the string “order.items” forces the program to approach the “inventory” object as an array.

about the post above
the string “order.items” in the “checkInventory” variable initializes “let item=key, value” in the “order” object. On the first pass of the “forEach” loop, it will be “sunglasses, 3” => “item = sunglasses, 3”. When accessing the “item” array in the “order=>item[1] = 3” object. When accessing the object “inventory => inventory[item[0]] = inventory.sunglasses = 817”.

Here is how I visualize the line of code to help me understand.

let inStock = order.every(item => inventory[item[0]] >= item[1]);

The order function takes an array. Consider this array for example

const item = [‘sunglasses’, 1];

console.log(item[0]) //prints sunglasses
console.log(item[1]) //prints 1

Now here is one way we can access the value of objects. Remember objects are key-value pairs.

const inventory = {
sunglasses: 1900,
pants: 1088,
bags: 1344
};

console.log(inventory[‘sunglasses’]); //prints 1900;

so if we were to pass our item array as an argument to the order function here is how it will behave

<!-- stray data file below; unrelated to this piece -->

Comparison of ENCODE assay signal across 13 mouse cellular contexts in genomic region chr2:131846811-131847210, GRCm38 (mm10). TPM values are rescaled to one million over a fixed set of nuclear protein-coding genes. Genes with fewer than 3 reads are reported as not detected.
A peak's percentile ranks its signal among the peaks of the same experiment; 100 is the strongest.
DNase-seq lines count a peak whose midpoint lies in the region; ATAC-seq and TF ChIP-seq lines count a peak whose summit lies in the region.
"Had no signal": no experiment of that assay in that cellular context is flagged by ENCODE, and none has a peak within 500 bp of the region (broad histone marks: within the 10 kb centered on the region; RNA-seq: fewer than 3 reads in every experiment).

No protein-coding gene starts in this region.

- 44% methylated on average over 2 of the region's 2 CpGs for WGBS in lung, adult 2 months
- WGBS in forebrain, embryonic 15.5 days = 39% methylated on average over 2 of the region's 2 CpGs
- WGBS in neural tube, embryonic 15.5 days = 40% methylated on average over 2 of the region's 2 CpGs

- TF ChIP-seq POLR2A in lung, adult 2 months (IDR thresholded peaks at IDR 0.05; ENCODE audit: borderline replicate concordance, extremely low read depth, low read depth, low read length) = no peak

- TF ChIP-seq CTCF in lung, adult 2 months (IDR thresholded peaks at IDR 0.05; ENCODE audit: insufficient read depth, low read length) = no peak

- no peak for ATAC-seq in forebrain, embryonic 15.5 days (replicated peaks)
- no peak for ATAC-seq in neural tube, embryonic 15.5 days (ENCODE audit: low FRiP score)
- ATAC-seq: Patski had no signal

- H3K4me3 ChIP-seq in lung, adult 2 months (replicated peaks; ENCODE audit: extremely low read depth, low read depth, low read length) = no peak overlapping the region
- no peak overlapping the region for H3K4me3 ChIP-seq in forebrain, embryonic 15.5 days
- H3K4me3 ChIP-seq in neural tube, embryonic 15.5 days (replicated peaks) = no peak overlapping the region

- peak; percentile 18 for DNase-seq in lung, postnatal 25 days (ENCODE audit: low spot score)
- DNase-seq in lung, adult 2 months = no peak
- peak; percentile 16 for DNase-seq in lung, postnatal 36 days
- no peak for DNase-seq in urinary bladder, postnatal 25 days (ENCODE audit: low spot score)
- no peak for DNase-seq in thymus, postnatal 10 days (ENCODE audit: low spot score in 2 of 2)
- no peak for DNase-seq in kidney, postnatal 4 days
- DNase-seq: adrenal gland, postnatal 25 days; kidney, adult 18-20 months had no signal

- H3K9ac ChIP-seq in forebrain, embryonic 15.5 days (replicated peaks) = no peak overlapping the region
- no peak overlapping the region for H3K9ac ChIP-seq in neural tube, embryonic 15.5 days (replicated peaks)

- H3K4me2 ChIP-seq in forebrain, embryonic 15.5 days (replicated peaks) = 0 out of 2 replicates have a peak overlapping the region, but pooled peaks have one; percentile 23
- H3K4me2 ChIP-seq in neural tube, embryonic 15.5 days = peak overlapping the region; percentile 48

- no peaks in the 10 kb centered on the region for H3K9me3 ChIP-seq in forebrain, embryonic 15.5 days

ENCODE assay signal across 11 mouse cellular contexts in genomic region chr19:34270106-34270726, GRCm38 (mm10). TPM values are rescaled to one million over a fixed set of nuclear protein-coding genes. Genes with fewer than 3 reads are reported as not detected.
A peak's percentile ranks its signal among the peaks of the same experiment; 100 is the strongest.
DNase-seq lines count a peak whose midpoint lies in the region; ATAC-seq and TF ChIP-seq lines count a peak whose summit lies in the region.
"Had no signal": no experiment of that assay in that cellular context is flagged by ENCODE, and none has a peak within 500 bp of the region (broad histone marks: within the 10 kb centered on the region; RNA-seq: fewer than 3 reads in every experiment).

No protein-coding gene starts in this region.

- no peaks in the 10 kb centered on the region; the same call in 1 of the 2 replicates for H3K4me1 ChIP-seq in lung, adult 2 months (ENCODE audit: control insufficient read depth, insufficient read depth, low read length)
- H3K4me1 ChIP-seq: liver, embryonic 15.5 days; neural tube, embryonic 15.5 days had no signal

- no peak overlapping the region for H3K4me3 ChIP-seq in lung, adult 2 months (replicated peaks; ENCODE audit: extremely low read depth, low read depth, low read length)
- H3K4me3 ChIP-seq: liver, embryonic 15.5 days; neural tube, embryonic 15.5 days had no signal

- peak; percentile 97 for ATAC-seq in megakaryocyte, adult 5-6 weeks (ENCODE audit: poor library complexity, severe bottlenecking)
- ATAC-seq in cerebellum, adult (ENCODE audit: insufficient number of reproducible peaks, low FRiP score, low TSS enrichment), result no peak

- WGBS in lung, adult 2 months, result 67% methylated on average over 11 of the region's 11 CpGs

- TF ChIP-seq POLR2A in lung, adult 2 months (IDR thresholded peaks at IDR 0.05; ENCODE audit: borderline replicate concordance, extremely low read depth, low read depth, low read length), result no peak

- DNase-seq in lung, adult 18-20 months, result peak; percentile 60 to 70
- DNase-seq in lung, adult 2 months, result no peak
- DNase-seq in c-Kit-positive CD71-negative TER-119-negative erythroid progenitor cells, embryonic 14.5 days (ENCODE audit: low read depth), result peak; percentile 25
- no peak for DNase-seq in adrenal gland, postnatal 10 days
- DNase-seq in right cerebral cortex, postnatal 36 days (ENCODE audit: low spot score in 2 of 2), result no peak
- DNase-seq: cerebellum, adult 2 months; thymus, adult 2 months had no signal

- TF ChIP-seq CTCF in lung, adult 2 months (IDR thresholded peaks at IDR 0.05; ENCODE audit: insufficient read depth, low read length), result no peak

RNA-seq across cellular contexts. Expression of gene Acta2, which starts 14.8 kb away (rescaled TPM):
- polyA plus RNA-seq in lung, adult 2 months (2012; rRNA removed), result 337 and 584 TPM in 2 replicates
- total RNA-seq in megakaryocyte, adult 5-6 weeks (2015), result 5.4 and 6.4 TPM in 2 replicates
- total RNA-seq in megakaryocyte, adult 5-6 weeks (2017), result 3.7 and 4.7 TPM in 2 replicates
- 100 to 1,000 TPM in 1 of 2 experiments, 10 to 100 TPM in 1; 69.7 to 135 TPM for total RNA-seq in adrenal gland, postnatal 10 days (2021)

inventory[item[0]] >= item[1]; //item[0] = sunglasses and item[1] = 1
//replacing this gives
inventory[‘sunglasses’] >= 1; //remeber inventory[‘sunglasses’] holds a value of 1900
//this makes it
1900 > 1; //which evaluates to true;

Finally

What helped me to understand " inventory[item[0]] >= item[1]) " was understanding what are Computed Property Names - aka “bracket notation”.

In my understanding the “bracket notation” is a way to reach for a dinamic object key and get its value. In short, you search for a key inside of the object, find it and get it’s value, all at once.
Hence “inventory[item[0]]” actually meaning “1900” in the first iteration (because it’s the value of inventory.sunglasses) and actually meaning “1344” in the second iteration (because it’s the value of inventory.bags)

Disclaimer, I’m a beginner front-end dev. in a very early stage of my learning journey.